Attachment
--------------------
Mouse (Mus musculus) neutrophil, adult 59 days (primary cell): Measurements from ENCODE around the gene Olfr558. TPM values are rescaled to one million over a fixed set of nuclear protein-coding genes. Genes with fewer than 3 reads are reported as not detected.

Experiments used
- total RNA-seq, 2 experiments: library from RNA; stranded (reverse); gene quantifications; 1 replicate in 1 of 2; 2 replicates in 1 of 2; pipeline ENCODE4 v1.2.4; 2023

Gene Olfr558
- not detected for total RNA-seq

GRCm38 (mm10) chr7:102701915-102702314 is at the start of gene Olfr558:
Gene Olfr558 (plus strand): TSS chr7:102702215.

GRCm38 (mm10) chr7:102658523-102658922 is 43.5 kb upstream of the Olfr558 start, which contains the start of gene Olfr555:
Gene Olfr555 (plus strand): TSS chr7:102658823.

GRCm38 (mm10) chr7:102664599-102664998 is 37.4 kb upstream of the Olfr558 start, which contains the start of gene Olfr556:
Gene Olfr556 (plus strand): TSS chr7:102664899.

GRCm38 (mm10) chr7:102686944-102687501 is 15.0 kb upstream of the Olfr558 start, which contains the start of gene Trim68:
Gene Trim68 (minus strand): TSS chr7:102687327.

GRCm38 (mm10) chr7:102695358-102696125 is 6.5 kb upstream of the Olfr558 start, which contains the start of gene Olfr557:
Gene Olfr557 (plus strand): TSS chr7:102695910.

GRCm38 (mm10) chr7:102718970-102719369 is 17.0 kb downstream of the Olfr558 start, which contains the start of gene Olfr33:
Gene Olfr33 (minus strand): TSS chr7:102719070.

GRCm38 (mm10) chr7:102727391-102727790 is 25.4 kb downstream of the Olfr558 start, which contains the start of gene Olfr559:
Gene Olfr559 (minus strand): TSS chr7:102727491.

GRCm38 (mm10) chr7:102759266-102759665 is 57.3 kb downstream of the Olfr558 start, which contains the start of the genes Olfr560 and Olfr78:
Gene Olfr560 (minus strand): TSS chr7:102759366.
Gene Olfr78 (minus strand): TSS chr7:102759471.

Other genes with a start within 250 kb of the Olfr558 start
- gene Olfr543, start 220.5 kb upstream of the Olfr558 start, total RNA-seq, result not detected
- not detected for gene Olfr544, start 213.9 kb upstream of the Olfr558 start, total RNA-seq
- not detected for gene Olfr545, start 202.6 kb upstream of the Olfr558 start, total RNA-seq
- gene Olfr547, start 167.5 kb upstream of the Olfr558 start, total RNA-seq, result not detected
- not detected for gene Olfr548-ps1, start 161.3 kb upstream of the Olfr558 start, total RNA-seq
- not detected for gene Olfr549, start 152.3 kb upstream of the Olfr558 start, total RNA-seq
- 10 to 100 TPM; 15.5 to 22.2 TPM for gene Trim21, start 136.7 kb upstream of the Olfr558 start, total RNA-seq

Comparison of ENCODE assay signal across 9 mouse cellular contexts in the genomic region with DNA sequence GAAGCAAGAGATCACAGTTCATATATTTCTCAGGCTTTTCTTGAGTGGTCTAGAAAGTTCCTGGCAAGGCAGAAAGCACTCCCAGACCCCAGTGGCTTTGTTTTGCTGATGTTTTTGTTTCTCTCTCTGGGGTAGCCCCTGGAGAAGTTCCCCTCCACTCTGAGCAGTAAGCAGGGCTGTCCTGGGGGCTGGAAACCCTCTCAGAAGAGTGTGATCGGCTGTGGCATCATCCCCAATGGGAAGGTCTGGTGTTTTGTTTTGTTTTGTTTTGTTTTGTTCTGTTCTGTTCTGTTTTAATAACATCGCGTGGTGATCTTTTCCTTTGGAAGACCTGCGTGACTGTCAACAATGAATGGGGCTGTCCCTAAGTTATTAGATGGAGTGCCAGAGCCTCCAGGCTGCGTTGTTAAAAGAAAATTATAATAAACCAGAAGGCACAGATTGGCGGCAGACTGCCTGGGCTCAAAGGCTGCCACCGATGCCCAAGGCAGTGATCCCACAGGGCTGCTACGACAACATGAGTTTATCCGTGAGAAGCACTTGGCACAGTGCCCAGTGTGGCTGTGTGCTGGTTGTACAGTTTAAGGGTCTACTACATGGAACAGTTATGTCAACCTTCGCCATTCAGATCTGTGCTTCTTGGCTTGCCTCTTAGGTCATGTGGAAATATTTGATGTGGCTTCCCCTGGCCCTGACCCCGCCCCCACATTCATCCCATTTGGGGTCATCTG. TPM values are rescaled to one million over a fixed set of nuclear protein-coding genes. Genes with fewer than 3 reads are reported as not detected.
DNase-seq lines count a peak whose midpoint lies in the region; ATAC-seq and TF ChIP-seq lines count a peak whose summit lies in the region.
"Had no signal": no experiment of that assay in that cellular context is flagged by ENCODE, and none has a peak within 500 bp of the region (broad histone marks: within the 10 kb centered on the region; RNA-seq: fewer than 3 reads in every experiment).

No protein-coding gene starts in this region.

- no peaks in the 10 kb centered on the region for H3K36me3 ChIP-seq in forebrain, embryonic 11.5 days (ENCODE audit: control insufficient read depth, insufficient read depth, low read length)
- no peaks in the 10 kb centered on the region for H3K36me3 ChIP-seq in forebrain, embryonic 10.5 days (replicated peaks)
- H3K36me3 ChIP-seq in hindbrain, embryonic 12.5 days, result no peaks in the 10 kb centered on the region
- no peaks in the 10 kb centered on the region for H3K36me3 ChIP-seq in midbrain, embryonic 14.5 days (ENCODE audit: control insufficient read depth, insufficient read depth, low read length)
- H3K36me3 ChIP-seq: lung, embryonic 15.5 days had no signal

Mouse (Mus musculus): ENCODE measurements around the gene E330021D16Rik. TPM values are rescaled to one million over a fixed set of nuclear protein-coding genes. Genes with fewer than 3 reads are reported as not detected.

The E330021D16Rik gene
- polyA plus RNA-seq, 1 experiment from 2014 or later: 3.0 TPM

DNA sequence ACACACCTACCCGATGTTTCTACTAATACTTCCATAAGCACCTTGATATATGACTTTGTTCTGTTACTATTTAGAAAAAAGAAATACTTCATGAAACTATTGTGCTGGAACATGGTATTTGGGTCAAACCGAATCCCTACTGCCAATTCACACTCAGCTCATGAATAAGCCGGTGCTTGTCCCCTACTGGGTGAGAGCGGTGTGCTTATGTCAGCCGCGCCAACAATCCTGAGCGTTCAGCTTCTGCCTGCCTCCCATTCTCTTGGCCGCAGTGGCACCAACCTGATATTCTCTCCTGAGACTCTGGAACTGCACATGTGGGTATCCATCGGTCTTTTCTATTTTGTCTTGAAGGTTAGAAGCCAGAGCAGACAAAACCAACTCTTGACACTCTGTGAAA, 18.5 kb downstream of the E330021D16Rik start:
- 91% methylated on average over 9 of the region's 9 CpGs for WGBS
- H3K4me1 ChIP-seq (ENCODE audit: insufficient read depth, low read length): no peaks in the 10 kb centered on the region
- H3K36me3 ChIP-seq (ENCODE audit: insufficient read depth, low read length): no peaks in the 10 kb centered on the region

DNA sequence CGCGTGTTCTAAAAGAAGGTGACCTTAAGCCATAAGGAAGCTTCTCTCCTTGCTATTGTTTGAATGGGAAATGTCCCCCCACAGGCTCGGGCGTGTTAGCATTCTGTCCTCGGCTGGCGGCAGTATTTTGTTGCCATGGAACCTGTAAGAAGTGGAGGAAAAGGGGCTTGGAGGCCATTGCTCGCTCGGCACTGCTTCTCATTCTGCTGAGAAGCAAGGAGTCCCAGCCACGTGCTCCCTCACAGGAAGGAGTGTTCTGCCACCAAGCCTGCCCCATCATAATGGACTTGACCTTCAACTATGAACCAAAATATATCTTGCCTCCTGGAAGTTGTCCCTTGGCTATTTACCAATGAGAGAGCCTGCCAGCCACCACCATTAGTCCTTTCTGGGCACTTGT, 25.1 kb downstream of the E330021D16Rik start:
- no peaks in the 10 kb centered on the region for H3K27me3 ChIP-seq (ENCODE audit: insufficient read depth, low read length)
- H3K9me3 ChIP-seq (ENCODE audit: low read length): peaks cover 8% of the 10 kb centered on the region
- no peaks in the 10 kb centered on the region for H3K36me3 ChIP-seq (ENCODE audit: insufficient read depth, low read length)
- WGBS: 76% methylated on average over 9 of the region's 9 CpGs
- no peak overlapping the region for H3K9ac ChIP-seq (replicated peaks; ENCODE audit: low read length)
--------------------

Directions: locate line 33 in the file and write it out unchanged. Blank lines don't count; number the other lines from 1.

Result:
"Had no signal": no experiment of that assay in that cellular context is flagged by ENCODE, and none has a peak within 500 bp of the region (broad histone marks: within the 10 kb centered on the region; RNA-seq: fewer than 3 reads in every experiment).